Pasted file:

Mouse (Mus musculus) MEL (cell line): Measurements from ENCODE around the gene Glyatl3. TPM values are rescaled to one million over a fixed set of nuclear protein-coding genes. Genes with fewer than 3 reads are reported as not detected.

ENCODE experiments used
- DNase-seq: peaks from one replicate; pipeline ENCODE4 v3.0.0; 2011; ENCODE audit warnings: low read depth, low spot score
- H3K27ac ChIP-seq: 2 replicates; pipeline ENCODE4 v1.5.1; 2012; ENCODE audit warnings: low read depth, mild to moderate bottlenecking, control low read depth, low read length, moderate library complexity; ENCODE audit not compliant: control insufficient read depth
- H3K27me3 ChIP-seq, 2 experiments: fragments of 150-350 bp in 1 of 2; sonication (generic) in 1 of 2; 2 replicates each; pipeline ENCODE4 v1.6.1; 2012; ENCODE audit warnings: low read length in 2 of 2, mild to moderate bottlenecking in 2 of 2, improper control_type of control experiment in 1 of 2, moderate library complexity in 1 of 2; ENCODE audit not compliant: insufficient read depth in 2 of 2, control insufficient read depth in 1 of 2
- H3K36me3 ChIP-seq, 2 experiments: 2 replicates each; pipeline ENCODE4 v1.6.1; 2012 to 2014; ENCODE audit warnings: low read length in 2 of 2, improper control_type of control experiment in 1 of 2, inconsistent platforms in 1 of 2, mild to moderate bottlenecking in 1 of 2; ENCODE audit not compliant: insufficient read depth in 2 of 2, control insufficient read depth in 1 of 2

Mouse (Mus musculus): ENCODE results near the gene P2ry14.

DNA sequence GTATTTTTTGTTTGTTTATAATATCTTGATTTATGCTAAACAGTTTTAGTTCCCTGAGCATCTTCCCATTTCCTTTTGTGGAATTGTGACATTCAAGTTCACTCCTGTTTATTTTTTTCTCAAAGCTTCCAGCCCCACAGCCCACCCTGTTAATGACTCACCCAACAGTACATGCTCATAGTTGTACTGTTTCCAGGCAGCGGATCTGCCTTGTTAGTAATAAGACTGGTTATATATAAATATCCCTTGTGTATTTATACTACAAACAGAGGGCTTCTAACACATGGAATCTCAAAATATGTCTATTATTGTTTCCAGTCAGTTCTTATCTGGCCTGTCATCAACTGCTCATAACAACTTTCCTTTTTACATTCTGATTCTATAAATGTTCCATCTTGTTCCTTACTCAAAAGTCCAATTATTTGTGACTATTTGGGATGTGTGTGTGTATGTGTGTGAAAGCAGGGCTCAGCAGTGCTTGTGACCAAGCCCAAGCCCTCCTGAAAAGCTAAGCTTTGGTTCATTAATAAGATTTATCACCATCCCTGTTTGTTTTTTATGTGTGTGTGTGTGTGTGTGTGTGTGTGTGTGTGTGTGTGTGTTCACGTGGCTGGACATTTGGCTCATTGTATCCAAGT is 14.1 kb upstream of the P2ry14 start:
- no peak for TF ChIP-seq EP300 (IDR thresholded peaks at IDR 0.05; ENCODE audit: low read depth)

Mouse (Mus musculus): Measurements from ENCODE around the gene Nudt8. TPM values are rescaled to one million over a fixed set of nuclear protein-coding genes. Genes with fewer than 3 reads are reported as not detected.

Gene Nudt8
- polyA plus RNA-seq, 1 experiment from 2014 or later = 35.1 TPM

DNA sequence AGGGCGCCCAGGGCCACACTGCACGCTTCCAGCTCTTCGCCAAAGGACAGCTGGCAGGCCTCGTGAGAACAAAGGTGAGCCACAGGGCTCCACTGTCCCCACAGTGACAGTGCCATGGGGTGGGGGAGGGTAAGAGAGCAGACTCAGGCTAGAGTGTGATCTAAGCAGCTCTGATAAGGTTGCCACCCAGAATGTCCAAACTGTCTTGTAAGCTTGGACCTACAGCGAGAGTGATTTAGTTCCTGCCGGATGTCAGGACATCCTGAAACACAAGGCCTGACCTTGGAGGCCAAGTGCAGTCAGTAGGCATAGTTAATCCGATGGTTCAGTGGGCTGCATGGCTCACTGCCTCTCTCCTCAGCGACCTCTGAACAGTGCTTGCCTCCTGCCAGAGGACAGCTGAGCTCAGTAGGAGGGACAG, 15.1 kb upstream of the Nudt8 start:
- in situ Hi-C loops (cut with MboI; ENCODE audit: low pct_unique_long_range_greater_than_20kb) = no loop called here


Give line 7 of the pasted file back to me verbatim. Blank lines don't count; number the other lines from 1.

Mouse (Mus musculus): ENCODE results near the gene P2ry14.